Abstract and Keywords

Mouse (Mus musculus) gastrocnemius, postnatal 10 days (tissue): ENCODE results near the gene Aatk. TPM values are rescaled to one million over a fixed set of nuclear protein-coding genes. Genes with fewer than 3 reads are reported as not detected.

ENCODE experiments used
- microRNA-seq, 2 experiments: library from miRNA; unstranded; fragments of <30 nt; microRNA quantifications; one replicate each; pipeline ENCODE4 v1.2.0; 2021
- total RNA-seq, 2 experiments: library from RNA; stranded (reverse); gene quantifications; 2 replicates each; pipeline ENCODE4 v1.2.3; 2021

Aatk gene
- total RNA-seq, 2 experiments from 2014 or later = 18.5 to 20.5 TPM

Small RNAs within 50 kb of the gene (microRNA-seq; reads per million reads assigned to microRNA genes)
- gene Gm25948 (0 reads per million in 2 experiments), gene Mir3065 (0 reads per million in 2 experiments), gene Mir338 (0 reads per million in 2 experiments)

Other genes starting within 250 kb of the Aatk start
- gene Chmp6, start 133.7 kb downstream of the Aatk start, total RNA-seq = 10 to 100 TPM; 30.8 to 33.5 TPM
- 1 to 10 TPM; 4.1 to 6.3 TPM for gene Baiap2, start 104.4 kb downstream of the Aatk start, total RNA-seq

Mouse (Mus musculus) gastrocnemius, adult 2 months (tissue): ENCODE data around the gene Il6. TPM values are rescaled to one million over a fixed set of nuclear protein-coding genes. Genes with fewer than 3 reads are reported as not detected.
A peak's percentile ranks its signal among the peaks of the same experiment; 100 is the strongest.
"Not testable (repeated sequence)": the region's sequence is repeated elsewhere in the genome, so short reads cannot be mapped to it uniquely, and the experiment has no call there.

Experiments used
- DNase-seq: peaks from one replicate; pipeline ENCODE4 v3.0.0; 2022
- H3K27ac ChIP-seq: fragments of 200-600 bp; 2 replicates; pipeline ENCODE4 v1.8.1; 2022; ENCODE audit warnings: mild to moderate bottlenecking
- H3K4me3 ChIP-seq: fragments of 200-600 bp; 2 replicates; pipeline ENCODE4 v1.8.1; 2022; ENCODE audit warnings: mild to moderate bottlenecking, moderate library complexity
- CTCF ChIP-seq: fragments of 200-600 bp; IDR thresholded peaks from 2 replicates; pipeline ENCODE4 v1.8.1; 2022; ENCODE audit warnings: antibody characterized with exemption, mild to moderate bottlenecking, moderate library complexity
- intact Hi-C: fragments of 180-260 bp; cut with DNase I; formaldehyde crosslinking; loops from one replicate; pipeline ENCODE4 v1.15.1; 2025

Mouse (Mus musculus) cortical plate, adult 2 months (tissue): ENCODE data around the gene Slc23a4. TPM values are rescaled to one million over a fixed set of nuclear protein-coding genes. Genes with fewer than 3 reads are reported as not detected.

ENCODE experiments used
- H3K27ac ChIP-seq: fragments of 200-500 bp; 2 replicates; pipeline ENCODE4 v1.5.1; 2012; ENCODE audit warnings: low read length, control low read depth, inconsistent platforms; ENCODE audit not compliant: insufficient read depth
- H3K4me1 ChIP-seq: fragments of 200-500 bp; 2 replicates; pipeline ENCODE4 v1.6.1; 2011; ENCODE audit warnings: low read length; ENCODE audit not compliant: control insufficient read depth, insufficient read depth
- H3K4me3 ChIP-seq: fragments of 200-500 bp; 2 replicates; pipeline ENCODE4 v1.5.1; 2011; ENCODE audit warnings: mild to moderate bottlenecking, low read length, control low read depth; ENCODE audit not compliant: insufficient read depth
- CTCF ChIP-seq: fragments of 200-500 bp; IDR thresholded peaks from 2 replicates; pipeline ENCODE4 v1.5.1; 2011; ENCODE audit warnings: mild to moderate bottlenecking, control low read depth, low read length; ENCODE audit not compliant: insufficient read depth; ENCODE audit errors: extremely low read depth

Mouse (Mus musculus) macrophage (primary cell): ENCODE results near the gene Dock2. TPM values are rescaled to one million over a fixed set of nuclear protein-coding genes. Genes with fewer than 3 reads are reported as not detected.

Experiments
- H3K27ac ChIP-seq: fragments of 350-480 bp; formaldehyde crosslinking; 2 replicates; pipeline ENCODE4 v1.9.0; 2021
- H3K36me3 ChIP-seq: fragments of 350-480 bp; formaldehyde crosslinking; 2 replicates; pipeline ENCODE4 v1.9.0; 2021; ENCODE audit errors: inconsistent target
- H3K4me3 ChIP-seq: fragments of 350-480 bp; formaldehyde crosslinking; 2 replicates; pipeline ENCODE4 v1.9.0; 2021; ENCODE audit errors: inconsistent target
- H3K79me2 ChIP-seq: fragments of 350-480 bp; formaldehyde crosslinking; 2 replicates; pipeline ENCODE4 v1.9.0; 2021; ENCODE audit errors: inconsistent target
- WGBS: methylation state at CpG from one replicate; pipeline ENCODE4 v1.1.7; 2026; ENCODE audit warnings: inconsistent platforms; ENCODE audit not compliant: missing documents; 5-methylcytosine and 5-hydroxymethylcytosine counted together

The standard locus of disability in Shakespeare has been Richard III, spanning from Freud’s seminal interpretation of Richard as a narcissist to readings in the emerging field of disability studies. Richard III represents the possibility for disability scholars to argue for the role that disability plays as a marker of villainy, one that obscures the humanity of disabled people, and they have made this case with precision and energy. It is crucial, however, to ask the price that disability scholars have paid by fitting Richard III so securely to their emerging discipline. If a certain disability studies chooses Richard III as its standard bearer, what would another disability studies look like that refuses him, and which Shakespearean character would be the standard bearer of this differently disabled disability studies?
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